From Beyoncé’s Bump to Anti-Trump: Artist Awol Erizku Seizes the Spotlight Again

The photographer has his first European solo art show.

Awol Erizku. Courtesy of Jared Siskin, © Patrick McMullan

The meteoric rise of 28-year-old artist Awol Erizku continues, with the New York Times previewing his politically charged exhibition “Make America Great Again,” opening April 20 at Ben Brown Fine Arts in London.

Having already made his institutional debut at a FLAG Art Foundation group show, debuted a film at a PopRally party at the Museum of Modern Art, and participated in the Public Art Fund‘s 40th anniversary exhibitionCommercial Break,” all in New York, Erizku has a fair amount of art world success in his young career.

Things went to the next level in February, however, when Erizku became the photographer behind the most-liked Instagram post ever. The internet practically exploded when Beyoncé shared one of the images from her pregnancy photo shoot with the Los Angeles- and New York-based artist.

Awol Erizku, Beyonce pregnancy announcement photograph. Courtesy of Beyonce, via Instagram.

Awol Erizku, Beyoncé pregnancy announcement photograph. Courtesy of Beyoncé, via Instagram.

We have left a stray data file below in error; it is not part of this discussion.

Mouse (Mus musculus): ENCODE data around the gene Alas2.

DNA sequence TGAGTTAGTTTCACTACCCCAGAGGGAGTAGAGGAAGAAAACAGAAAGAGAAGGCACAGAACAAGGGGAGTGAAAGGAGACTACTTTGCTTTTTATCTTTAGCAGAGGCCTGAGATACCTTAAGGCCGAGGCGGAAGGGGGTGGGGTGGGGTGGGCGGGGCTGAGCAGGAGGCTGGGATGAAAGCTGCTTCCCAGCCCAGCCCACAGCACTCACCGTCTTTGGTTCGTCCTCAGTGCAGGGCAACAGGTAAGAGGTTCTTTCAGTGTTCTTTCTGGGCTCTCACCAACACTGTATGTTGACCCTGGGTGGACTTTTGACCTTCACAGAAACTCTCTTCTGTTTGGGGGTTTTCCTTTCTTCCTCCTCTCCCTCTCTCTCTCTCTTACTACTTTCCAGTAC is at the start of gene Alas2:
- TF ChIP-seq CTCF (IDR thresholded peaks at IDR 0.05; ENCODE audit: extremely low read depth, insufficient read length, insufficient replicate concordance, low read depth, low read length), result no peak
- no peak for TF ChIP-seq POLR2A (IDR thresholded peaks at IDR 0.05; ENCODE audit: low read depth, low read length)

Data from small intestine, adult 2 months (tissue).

The photo, which poses the pop star in front of an elaborate floral arrangement, clad in her underwear and a diaphanous green veil to best showcase her impressive baby bump—she is expecting twins with her husband and fellow musician Jay Z—garnered over 10 million likes. (Erizku had previously photographed the couple in Paris at the Louvre in front of Leonardo da Vinci‘s Mona Lisa.)

But where he posed Beyoncé like a religious figure, Erizku is unafraid of being overtly political in his upcoming show, which, according to the gallery, “offers a commentary on ideas of politics and power as well as identity and belonging.”

Awol Erizku, How That Make You Feel? (2017). Courtesy of Ben Brown Fine Arts, London.

Awol Erizku, How That Make You Feel? (2017). Courtesy of Ben Brown Fine Arts, London.

The exhibition, his first solo show in Europe, will feature frequent use of the Black Panther Party logo, a pouncing black panther. In addition to “Make America Great” trucker hats emblazoned with the symbol, subverting President Trump’s campaign slogan, the show will feature a silk-screened American flag covered by the panther.

“I’m putting it out there,” Erizku told the Times, “because I’m black and I’m Muslim and this is everything Trump has tried to stand against.”

“Awol Erizku: Make America Great Again” is on view  at Ben Brown Fine Arts, 12 Brook’s Mews, London, April 20–June 2, 2017.

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